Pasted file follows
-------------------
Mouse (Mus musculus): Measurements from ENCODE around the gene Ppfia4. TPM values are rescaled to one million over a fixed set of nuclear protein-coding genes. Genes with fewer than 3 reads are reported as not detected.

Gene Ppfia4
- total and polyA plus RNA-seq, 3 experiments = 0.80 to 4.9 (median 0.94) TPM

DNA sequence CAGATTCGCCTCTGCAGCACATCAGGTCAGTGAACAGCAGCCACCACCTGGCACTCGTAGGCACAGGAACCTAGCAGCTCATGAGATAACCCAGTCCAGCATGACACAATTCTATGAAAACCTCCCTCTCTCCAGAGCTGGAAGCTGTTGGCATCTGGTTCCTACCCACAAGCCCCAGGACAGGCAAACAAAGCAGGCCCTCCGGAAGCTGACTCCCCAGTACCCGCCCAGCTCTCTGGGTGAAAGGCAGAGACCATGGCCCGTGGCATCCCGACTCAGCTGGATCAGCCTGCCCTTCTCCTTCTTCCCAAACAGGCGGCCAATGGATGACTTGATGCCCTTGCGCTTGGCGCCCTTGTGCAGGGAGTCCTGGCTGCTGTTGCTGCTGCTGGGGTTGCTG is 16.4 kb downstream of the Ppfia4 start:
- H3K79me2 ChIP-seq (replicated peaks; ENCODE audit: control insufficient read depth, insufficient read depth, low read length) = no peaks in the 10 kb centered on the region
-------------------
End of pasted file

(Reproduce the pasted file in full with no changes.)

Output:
Mouse (Mus musculus): Measurements from ENCODE around the gene Ppfia4. TPM values are rescaled to one million over a fixed set of nuclear protein-coding genes. Genes with fewer than 3 reads are reported as not detected.

Gene Ppfia4
- total and polyA plus RNA-seq, 3 experiments = 0.80 to 4.9 (median 0.94) TPM

DNA sequence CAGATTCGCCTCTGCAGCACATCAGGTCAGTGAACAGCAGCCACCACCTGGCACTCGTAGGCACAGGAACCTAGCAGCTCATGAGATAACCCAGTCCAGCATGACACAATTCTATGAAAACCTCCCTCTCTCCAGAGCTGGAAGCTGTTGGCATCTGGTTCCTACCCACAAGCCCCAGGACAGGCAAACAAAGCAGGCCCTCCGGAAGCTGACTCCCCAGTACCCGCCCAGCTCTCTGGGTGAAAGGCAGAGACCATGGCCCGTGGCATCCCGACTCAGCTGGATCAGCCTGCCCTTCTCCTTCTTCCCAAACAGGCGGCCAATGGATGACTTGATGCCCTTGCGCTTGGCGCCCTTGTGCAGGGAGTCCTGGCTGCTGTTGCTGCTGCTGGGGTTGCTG is 16.4 kb downstream of the Ppfia4 start:
- H3K79me2 ChIP-seq (replicated peaks; ENCODE audit: control insufficient read depth, insufficient read depth, low read length) = no peaks in the 10 kb centered on the region